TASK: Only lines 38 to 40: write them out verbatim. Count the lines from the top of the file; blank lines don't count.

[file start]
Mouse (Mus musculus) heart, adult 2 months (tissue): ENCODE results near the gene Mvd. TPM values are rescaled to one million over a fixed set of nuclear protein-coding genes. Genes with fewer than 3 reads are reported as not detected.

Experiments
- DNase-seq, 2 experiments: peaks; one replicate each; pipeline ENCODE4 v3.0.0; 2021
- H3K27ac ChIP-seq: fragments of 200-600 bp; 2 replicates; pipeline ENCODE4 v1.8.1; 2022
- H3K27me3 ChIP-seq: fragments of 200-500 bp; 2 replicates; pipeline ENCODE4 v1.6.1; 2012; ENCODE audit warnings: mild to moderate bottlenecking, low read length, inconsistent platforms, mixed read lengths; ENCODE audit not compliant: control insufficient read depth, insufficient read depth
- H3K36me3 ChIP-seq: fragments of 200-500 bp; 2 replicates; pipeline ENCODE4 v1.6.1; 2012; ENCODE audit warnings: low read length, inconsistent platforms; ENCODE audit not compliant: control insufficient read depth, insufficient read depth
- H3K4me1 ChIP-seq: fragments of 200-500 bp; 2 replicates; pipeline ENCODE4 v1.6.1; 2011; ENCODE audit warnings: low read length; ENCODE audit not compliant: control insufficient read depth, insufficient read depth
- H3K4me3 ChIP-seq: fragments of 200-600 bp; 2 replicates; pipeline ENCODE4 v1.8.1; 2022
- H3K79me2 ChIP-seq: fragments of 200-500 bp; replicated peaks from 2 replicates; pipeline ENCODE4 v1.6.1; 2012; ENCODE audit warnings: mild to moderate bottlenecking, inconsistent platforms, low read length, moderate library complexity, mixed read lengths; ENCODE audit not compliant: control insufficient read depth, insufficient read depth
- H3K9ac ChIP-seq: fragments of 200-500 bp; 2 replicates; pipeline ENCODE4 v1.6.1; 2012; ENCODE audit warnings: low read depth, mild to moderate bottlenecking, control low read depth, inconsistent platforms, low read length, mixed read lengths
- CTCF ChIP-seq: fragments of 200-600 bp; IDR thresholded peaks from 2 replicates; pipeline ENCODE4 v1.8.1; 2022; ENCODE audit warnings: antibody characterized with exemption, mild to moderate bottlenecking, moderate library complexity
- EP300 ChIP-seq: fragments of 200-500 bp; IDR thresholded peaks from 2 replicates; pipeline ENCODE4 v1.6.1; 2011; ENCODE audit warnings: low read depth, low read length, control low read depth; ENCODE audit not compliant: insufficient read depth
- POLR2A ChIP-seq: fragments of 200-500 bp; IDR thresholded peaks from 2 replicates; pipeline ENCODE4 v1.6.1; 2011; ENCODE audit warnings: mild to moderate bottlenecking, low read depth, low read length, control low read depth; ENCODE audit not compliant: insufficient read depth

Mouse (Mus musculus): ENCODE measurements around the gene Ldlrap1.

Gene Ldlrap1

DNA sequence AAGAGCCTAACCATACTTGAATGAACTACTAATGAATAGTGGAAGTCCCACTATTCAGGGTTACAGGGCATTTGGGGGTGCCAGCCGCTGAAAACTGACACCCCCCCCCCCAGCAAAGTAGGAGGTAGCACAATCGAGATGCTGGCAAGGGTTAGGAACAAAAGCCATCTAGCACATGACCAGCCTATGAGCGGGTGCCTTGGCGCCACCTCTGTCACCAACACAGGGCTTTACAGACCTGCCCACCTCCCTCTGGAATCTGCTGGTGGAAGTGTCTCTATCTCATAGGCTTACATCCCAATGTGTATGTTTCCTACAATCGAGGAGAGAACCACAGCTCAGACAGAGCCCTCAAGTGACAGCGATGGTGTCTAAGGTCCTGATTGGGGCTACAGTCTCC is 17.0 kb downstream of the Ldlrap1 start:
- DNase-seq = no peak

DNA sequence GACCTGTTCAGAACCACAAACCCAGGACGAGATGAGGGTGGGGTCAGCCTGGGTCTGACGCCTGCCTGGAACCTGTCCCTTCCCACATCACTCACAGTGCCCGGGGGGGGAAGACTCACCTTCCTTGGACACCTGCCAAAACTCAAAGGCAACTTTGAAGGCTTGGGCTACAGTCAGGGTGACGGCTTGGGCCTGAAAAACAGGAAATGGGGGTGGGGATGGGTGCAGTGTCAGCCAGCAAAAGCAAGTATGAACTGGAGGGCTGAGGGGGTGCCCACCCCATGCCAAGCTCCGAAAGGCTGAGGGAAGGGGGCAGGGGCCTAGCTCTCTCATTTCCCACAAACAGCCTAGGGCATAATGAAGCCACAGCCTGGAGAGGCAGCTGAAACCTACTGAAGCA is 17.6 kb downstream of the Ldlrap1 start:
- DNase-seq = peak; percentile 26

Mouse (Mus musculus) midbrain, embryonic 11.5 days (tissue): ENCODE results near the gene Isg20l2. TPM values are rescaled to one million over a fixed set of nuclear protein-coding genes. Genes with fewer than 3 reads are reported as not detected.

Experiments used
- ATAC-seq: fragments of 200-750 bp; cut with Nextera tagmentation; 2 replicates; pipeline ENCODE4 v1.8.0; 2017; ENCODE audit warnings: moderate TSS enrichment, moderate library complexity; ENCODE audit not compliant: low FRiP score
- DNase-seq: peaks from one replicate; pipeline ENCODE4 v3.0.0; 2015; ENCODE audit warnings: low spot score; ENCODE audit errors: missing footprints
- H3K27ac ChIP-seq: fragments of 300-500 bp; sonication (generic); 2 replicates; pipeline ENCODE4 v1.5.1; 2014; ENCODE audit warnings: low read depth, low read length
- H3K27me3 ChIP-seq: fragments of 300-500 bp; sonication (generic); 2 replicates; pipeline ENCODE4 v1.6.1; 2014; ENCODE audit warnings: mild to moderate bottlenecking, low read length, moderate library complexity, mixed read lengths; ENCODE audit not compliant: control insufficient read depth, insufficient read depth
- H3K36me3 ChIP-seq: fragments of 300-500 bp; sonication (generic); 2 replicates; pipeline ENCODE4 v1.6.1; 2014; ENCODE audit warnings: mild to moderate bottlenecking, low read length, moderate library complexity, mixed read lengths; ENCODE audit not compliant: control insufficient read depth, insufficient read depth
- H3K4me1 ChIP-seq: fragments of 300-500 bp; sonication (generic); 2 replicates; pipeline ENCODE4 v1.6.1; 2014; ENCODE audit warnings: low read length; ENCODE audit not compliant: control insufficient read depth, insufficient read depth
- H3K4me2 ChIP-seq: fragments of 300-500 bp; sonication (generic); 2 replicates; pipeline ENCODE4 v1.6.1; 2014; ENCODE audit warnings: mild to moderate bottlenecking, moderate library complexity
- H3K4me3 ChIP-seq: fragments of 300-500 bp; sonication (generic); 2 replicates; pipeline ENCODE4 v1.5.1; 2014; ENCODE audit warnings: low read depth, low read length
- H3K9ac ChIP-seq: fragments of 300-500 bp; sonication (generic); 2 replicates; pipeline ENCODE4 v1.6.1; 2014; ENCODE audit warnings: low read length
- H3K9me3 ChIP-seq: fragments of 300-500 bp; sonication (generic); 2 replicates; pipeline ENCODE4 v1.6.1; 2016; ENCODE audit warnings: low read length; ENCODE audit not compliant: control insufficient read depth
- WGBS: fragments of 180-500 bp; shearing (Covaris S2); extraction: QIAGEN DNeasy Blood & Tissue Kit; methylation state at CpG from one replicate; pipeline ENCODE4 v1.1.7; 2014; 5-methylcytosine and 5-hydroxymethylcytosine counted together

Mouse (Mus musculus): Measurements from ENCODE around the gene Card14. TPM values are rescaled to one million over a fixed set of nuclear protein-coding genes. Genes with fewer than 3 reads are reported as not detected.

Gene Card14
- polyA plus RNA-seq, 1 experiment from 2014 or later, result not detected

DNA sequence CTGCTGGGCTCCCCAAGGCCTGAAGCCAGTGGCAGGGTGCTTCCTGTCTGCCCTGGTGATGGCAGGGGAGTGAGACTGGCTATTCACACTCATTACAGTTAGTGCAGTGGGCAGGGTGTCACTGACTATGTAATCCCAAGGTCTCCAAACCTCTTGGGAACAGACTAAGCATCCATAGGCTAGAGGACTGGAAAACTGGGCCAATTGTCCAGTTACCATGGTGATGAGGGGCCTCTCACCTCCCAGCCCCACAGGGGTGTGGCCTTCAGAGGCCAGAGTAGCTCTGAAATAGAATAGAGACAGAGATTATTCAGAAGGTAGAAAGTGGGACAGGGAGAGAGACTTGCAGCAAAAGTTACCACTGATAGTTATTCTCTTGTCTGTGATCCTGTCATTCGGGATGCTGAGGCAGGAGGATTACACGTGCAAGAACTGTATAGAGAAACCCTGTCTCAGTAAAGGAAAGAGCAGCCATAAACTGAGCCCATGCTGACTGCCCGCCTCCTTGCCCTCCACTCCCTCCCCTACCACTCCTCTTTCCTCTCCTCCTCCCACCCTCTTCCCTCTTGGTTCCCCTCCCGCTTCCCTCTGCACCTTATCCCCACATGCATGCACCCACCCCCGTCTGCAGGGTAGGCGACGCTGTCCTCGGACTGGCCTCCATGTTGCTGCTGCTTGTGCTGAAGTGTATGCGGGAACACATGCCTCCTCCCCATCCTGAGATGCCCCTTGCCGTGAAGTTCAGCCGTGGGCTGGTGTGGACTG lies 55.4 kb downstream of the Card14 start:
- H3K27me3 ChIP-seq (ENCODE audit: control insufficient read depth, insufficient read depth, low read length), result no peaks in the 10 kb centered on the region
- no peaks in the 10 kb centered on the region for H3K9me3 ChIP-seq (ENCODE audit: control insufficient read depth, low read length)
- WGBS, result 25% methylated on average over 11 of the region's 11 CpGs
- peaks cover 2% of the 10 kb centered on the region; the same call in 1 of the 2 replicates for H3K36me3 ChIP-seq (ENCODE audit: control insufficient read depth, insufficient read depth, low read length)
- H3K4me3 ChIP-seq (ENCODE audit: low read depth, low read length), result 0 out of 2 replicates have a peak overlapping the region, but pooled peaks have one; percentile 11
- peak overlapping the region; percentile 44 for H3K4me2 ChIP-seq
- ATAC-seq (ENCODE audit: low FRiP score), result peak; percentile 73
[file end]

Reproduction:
- no peaks in the 10 kb centered on the region for H3K9me3 ChIP-seq (ENCODE audit: control insufficient read depth, low read length)
- WGBS, result 25% methylated on average over 11 of the region's 11 CpGs
- peaks cover 2% of the 10 kb centered on the region; the same call in 1 of the 2 replicates for H3K36me3 ChIP-seq (ENCODE audit: control insufficient read depth, insufficient read depth, low read length)